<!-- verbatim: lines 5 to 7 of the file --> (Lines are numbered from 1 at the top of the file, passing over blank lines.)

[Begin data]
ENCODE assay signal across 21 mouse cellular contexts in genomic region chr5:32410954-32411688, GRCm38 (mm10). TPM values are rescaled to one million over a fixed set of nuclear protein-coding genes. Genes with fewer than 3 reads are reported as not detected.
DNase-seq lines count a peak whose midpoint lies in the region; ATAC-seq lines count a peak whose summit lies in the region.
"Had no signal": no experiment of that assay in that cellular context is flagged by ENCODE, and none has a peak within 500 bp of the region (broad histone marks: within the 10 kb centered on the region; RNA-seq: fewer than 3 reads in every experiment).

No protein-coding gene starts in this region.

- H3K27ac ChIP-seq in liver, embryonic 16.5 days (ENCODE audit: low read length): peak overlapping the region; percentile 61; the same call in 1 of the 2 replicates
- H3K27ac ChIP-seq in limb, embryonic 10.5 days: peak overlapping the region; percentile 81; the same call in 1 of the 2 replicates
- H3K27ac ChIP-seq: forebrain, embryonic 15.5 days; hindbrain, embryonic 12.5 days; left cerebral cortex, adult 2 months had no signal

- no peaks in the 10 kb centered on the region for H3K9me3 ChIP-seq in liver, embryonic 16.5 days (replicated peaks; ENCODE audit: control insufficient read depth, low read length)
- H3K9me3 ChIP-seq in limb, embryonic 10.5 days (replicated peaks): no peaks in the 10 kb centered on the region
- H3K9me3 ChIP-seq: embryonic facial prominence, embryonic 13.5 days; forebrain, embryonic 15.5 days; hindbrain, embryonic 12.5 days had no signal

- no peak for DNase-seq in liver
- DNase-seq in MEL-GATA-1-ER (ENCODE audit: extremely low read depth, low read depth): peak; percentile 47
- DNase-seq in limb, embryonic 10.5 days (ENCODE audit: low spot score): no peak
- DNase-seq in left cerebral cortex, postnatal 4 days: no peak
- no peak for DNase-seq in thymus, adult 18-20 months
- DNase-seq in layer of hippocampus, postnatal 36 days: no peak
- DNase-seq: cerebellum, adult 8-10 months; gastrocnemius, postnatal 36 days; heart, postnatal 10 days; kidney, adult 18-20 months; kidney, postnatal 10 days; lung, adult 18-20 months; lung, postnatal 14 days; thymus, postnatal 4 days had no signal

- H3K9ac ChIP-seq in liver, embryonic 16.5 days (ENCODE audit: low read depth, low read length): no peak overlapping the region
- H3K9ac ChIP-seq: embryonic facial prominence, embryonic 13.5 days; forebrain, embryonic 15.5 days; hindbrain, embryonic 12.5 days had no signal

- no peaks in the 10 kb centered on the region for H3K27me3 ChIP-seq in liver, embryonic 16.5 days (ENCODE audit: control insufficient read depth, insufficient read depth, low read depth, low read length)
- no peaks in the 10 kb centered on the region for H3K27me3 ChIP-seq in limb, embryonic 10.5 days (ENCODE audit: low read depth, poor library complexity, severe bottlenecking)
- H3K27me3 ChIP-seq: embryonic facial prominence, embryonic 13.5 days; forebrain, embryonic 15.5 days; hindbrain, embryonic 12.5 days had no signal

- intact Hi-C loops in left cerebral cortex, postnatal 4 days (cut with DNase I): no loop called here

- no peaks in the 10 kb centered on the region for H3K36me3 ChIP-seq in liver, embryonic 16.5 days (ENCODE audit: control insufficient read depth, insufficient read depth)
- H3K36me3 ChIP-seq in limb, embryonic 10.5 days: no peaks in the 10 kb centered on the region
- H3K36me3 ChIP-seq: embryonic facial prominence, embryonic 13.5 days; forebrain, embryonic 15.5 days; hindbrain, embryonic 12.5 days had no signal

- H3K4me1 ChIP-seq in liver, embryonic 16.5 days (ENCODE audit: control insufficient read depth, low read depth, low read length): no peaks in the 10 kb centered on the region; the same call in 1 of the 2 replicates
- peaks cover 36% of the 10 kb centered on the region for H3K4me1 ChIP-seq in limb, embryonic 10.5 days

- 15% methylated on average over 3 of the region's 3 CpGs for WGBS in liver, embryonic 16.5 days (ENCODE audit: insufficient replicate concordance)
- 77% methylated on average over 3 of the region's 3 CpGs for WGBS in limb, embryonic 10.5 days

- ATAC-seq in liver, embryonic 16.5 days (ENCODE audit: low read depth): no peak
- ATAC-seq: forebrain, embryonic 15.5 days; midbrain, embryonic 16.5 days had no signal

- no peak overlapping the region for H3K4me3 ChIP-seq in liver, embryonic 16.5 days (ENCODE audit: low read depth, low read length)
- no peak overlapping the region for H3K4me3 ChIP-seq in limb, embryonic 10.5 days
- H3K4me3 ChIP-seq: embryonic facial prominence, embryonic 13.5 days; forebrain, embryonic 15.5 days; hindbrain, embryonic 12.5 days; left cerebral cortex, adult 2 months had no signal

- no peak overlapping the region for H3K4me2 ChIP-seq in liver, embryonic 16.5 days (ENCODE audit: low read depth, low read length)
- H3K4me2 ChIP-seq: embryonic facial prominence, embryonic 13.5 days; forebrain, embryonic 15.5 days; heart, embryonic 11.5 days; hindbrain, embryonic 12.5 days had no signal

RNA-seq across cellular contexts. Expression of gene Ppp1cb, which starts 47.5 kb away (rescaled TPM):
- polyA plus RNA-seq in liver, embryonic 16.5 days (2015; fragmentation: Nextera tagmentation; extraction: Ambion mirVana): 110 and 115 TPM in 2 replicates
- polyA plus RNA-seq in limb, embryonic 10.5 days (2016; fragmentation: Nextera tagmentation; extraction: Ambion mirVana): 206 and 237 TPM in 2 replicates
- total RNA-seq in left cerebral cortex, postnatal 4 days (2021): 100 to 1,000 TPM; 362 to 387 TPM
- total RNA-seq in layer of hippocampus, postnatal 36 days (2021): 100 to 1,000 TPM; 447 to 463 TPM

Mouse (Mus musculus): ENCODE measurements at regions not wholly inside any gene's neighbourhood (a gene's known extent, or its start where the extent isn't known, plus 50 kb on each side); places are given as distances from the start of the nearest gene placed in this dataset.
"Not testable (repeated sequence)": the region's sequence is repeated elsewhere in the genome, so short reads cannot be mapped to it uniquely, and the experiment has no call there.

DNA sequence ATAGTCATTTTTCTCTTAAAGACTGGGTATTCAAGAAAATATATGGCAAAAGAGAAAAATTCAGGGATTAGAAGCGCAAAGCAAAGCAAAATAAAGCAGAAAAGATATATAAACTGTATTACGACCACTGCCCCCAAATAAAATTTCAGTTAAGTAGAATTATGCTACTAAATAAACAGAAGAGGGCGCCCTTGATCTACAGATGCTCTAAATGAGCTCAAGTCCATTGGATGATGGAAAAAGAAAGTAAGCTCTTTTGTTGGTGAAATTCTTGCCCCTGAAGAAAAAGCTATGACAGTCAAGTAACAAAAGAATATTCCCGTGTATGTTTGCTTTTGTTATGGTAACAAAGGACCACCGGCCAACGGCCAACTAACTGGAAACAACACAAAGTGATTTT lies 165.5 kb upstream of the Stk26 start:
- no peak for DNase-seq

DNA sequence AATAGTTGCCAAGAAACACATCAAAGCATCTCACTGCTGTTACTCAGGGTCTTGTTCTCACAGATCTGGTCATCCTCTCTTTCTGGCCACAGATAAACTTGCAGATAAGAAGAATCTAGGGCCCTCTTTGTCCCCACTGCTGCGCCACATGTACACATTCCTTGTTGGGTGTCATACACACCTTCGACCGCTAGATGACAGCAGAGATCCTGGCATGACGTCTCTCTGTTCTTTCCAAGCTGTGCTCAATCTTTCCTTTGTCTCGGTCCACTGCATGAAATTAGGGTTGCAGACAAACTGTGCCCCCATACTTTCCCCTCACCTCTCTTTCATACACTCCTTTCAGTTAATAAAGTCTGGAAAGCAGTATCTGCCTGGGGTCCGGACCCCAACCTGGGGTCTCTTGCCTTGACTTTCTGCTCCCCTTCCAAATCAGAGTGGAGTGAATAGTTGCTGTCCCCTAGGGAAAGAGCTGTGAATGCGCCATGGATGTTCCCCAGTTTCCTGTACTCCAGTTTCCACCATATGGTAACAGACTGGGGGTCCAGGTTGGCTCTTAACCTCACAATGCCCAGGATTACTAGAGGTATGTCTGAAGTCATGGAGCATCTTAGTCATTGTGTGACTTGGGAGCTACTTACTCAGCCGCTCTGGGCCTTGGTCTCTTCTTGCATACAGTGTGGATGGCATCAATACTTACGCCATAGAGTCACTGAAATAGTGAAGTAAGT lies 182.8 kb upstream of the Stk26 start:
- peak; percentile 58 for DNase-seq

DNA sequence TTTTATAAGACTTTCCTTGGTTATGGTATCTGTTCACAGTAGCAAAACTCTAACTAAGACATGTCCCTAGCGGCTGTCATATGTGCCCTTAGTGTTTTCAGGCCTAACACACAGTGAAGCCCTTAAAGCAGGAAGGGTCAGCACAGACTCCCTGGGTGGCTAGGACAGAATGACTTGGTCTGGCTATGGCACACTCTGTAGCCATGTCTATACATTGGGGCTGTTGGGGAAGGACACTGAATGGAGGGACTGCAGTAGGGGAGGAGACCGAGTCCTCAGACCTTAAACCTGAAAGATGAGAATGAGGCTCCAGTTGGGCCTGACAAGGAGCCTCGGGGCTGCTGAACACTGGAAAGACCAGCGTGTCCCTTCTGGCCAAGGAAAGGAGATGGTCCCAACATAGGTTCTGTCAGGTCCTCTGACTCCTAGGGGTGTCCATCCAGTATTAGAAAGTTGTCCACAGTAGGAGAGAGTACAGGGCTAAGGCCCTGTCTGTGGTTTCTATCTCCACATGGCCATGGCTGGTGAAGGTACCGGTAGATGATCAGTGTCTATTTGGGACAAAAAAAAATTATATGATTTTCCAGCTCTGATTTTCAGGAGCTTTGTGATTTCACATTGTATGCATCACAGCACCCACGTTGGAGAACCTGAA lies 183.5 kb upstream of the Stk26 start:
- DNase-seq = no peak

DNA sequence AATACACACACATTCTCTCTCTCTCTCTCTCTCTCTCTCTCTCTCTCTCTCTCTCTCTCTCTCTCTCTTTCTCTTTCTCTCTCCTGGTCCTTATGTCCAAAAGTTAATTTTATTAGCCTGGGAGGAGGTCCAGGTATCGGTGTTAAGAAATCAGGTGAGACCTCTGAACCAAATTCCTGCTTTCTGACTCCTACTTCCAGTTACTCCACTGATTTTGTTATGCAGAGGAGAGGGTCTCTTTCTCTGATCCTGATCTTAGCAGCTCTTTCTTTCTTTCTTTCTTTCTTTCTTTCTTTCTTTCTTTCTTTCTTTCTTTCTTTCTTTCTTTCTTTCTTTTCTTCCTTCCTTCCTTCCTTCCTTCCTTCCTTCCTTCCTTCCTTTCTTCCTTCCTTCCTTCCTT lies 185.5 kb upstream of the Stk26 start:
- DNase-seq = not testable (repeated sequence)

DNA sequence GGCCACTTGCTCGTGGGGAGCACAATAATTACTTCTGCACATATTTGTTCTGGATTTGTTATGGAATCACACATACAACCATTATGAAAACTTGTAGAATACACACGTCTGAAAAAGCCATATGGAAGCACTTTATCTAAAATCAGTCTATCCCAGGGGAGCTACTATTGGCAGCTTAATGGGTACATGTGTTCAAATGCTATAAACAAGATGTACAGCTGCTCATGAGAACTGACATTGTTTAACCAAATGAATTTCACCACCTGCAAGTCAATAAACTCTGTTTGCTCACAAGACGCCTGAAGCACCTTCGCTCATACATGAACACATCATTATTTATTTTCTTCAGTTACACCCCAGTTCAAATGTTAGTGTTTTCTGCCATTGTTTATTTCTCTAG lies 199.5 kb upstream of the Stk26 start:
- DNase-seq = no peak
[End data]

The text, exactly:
- H3K27ac ChIP-seq in liver, embryonic 16.5 days (ENCODE audit: low read length): peak overlapping the region; percentile 61; the same call in 1 of the 2 replicates
- H3K27ac ChIP-seq in limb, embryonic 10.5 days: peak overlapping the region; percentile 81; the same call in 1 of the 2 replicates
- H3K27ac ChIP-seq: forebrain, embryonic 15.5 days; hindbrain, embryonic 12.5 days; left cerebral cortex, adult 2 months had no signal